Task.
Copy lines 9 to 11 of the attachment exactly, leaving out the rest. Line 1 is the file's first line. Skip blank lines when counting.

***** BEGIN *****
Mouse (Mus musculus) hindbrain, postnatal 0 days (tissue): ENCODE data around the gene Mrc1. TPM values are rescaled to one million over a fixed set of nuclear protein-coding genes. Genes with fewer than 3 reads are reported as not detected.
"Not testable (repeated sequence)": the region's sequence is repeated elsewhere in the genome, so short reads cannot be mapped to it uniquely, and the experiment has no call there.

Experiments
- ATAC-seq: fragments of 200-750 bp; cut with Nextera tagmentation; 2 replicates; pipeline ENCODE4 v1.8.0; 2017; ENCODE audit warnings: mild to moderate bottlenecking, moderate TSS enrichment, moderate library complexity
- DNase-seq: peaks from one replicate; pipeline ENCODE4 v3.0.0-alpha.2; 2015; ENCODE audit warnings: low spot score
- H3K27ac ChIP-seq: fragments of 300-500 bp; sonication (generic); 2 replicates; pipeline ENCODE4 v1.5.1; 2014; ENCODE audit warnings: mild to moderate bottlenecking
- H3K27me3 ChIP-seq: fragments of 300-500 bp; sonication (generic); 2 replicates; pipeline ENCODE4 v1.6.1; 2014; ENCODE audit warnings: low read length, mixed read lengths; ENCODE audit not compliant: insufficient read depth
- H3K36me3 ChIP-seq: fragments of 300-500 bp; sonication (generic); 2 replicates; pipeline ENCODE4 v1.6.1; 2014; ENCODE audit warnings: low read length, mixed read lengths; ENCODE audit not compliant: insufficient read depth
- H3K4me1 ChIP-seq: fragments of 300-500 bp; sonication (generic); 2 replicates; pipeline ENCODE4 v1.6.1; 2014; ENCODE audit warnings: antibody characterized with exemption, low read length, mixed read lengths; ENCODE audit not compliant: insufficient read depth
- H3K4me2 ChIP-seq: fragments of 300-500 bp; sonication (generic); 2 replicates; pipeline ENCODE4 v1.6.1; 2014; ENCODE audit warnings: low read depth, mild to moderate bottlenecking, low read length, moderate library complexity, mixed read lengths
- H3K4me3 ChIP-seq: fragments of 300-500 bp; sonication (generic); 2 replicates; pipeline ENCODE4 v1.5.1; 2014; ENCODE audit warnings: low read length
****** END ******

- H3K4me1 ChIP-seq: fragments of 300-500 bp; sonication (generic); 2 replicates; pipeline ENCODE4 v1.6.1; 2014; ENCODE audit warnings: antibody characterized with exemption, low read length, mixed read lengths; ENCODE audit not compliant: insufficient read depth
- H3K4me2 ChIP-seq: fragments of 300-500 bp; sonication (generic); 2 replicates; pipeline ENCODE4 v1.6.1; 2014; ENCODE audit warnings: low read depth, mild to moderate bottlenecking, low read length, moderate library complexity, mixed read lengths
- H3K4me3 ChIP-seq: fragments of 300-500 bp; sonication (generic); 2 replicates; pipeline ENCODE4 v1.5.1; 2014; ENCODE audit warnings: low read length